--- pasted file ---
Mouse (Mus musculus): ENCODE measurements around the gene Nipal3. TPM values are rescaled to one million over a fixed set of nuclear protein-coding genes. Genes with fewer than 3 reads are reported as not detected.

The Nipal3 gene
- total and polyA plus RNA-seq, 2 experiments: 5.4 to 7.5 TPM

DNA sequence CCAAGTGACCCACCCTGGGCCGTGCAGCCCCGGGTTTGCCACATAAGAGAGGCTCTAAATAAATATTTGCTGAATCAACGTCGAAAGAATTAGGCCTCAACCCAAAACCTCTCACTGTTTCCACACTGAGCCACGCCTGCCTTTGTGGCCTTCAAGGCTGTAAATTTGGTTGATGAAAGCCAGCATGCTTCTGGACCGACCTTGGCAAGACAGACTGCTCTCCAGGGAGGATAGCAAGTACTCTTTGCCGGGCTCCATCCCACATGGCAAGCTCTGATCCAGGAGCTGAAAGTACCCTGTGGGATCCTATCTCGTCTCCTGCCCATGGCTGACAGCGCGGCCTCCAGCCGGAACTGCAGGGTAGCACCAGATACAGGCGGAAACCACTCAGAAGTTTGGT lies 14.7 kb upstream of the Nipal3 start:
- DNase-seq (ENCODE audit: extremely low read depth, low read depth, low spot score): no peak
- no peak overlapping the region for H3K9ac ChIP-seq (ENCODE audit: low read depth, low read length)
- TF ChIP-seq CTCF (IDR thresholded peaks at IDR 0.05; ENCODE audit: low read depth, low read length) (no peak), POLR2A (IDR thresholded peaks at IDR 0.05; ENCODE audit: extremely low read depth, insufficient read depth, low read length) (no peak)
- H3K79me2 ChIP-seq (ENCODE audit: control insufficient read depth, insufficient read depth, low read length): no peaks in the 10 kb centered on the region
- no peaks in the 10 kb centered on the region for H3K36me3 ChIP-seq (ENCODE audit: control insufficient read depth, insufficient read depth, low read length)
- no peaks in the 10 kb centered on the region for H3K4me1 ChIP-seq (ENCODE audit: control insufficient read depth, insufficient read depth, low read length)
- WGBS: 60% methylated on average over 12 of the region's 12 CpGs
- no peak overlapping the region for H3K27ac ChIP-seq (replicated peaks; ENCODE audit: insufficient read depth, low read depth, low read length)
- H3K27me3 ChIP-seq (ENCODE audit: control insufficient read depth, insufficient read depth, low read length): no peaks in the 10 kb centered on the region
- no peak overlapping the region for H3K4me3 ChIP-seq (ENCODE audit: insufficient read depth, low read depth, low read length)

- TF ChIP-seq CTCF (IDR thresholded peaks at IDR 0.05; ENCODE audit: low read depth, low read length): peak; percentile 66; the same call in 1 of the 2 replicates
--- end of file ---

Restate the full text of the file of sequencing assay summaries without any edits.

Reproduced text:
Mouse (Mus musculus): ENCODE measurements around the gene Nipal3. TPM values are rescaled to one million over a fixed set of nuclear protein-coding genes. Genes with fewer than 3 reads are reported as not detected.

The Nipal3 gene
- total and polyA plus RNA-seq, 2 experiments: 5.4 to 7.5 TPM

DNA sequence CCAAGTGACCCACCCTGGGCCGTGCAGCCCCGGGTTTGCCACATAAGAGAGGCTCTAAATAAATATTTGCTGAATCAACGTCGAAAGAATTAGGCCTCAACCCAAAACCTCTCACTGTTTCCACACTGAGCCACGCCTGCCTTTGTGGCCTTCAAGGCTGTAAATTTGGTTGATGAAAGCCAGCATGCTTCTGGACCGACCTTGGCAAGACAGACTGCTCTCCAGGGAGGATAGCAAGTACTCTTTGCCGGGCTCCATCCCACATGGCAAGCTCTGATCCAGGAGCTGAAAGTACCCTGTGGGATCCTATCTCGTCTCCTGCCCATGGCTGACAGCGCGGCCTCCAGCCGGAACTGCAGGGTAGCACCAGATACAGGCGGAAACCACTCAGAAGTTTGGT lies 14.7 kb upstream of the Nipal3 start:
- DNase-seq (ENCODE audit: extremely low read depth, low read depth, low spot score): no peak
- no peak overlapping the region for H3K9ac ChIP-seq (ENCODE audit: low read depth, low read length)
- TF ChIP-seq CTCF (IDR thresholded peaks at IDR 0.05; ENCODE audit: low read depth, low read length) (no peak), POLR2A (IDR thresholded peaks at IDR 0.05; ENCODE audit: extremely low read depth, insufficient read depth, low read length) (no peak)
- H3K79me2 ChIP-seq (ENCODE audit: control insufficient read depth, insufficient read depth, low read length): no peaks in the 10 kb centered on the region
- no peaks in the 10 kb centered on the region for H3K36me3 ChIP-seq (ENCODE audit: control insufficient read depth, insufficient read depth, low read length)
- no peaks in the 10 kb centered on the region for H3K4me1 ChIP-seq (ENCODE audit: control insufficient read depth, insufficient read depth, low read length)
- WGBS: 60% methylated on average over 12 of the region's 12 CpGs
- no peak overlapping the region for H3K27ac ChIP-seq (replicated peaks; ENCODE audit: insufficient read depth, low read depth, low read length)
- H3K27me3 ChIP-seq (ENCODE audit: control insufficient read depth, insufficient read depth, low read length): no peaks in the 10 kb centered on the region
- no peak overlapping the region for H3K4me3 ChIP-seq (ENCODE audit: insufficient read depth, low read depth, low read length)

- TF ChIP-seq CTCF (IDR thresholded peaks at IDR 0.05; ENCODE audit: low read depth, low read length): peak; percentile 66; the same call in 1 of the 2 replicates